In an animal the size of the eye is governed by energetic needs - bigger eyes need more upkeep. In an eye of a given size there is inevitably a tradeoff between resolution and sensitivity. High-resolution vision requires small and dense pixels/photoreceptors which are susceptible to noise at low light intensities. A nocturnal animal might therefore evolve coarser pixels that gather more light at the cost of reduced resolution.

Types of Noise Limiting Sensitivity[edit | edit source]

Several types of extrinsic (shot noise) and intrinsic noise (transducer and dark noise)

Shot noise Due to the particle nature of light, the number of photons reaching a photoreceptor can be described as a poisson process with a signal to noise ratio (SNR) of

with N being the average number of incident photons and being the standard deviation. While the human eye is able to perceive as few as 5 to 15 photons[9], it is impossible to see any features beyond the existence of the light source. The de Vries-Rose square law describes how the contrast increases with the SNR. [10] This means that the minimal contrast that can be perceived is set by shot noise.

Transducer noise Photoreceptors are unable to respond to each absorbed photon with an identical electrical signal.[11]

Dark or thermal noise As already discussed above, another source of noise is the random thermal activation of the biochemical pathways transducing the photons. Baylor et al. identified two components of the dark noise: A small continuous fluctuation and event-like spikes indistinguishable from the arrival of photons attributed to the thermal activation of a visual pigment.[12]

Formulas for Sensitivity[edit | edit source]

To calculate the optical sensitivity S of an eye, three factors have to be multiplied: The area of the pupil, the solid angle viewed by photoreceptor and the fraction of light absorbed[13]

Here A is the diameter of the aperture (pupil), f is the focal length of the eye and d, l and k are the diameter, length and absorbtion coefficient of the photoreceptors, respectively. In the above equation, the fraction of light absorbed has been calculated for daylight. In the deep sea, the light is mostly monochromatic blue light of 480 nm, and therefore the fraction can be replaced by the absorptance.[13]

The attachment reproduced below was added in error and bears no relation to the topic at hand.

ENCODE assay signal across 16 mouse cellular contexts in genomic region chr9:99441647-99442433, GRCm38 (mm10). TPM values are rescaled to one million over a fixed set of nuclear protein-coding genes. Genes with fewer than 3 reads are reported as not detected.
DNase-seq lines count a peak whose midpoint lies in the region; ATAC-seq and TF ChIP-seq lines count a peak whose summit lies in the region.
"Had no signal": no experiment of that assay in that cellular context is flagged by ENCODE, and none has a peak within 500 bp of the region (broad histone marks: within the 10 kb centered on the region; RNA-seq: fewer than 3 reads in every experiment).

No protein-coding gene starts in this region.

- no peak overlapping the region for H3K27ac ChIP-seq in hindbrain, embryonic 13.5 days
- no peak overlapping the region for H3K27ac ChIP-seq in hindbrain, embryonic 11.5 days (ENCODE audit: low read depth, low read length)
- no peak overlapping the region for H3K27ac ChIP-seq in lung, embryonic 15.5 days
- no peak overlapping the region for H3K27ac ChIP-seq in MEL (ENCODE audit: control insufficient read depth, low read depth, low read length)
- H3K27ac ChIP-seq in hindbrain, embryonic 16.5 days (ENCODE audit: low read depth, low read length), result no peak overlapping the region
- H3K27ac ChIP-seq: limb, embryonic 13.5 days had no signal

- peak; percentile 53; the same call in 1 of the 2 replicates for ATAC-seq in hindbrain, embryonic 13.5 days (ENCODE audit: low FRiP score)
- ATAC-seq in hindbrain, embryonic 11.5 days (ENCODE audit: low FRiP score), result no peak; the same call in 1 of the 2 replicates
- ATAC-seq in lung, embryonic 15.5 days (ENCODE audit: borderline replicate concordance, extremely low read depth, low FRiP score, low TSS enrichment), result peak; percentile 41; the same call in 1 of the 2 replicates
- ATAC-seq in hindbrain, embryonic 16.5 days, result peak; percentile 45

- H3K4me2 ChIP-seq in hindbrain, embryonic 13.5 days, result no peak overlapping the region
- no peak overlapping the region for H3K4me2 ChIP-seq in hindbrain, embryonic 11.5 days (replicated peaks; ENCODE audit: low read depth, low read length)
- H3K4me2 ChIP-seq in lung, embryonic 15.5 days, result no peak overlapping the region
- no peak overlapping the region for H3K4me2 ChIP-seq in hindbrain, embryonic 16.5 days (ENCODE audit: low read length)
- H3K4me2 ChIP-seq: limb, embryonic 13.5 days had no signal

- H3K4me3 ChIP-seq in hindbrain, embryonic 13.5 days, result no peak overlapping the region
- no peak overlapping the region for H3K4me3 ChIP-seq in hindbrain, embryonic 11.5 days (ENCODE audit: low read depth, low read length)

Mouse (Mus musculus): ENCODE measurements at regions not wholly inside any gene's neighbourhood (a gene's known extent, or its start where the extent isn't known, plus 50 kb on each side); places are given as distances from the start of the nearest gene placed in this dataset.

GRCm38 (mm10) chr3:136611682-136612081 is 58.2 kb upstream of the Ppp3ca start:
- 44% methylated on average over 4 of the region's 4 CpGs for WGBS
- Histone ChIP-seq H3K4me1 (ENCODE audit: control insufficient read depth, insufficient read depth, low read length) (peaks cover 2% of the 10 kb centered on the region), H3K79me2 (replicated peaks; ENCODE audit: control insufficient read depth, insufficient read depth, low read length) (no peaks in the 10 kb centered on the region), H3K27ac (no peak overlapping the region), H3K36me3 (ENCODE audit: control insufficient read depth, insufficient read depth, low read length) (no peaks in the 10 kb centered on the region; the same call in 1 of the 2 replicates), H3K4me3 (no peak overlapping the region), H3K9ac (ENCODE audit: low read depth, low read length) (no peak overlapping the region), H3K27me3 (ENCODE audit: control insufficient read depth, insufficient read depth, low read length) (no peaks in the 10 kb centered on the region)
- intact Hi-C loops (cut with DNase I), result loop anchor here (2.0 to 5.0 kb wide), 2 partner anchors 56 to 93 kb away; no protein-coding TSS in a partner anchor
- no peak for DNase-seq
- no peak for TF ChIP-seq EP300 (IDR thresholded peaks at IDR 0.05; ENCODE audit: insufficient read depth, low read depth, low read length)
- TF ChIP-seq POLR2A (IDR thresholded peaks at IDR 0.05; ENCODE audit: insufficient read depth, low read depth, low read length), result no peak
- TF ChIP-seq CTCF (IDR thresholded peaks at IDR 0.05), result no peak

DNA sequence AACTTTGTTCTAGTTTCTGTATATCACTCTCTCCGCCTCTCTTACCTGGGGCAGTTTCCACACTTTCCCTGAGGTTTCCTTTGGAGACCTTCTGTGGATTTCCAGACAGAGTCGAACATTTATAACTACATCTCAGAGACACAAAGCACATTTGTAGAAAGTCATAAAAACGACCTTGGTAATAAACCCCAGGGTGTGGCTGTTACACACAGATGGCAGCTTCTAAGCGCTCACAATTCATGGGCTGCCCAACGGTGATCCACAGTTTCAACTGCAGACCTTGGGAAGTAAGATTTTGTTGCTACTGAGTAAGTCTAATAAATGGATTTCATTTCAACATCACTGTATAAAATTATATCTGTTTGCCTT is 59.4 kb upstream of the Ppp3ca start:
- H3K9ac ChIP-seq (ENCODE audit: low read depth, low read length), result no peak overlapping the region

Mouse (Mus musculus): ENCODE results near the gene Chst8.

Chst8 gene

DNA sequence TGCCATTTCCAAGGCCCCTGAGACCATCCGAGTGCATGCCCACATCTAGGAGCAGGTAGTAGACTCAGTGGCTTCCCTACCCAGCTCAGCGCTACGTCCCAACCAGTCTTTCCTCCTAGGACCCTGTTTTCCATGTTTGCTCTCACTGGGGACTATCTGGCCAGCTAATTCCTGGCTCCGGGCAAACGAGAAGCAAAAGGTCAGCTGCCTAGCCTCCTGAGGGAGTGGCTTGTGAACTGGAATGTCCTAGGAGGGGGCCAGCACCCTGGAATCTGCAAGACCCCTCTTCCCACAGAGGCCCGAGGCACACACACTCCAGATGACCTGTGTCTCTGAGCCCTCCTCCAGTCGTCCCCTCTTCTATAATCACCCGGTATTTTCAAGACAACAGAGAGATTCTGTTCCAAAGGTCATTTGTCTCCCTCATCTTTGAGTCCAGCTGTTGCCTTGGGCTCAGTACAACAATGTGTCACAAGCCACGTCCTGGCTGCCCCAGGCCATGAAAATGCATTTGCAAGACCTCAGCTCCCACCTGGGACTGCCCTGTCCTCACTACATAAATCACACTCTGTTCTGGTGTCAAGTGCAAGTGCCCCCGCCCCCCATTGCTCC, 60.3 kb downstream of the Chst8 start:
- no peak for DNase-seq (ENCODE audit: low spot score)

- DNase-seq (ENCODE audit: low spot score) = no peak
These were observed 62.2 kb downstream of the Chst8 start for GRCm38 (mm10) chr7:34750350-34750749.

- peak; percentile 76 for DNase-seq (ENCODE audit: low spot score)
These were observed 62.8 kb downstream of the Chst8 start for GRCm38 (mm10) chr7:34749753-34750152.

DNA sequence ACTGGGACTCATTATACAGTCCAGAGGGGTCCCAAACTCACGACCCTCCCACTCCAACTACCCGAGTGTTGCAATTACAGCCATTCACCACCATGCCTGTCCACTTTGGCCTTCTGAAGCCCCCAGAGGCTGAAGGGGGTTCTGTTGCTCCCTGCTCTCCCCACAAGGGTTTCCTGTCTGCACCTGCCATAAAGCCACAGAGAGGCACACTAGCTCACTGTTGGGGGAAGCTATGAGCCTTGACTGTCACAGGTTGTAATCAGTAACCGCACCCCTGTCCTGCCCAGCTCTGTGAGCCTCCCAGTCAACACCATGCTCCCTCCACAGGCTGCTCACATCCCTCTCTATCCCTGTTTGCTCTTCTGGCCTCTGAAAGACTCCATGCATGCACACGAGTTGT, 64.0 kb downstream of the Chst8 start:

The absorption coefficient k describes the fraction of light a photoreceptor absorbs per unit length. Warrant and Nilsson (1998) give some values for k that range from 0.005 μm-1 for a house fly to 0.064 μm-1 for deep sea fish, with human rods at 0.028 μm-1. Interrestingly, he also notes that the values for vertebrates are five times higher than the values of invertebrates living at the same light intensities. By studying the sensitivity equations we can see that strategies for increasing sensitivity include big pupils (big A), small focal length (f) and larger photoreceptors (d,l). Since big pupils correlate with a bigger focal length, bigger eyes do not automatically provide better sensitivities than small eyes. The nocturnal moth Ephestia eyes are almost 300-times more sensitive than human eyes, despite it's eye being tiny.[13]

The table below gives an overview over the huge range of sensitivities found in nature.

Optical sensitivities and photoreceptor acceptance angles of dark-adapted eyes
Species Animal Eye type A (μm) d (μm) f (μm) l (μm) S (μm2 sr) Δρ (°)
Cirolana Isopod lower mesopelagic apposition 150 90 100 90 5,092 c 52
Oplophorus Shrimp mesopelagic superposition 600 200 b 226 200 b 3,300 c 8.1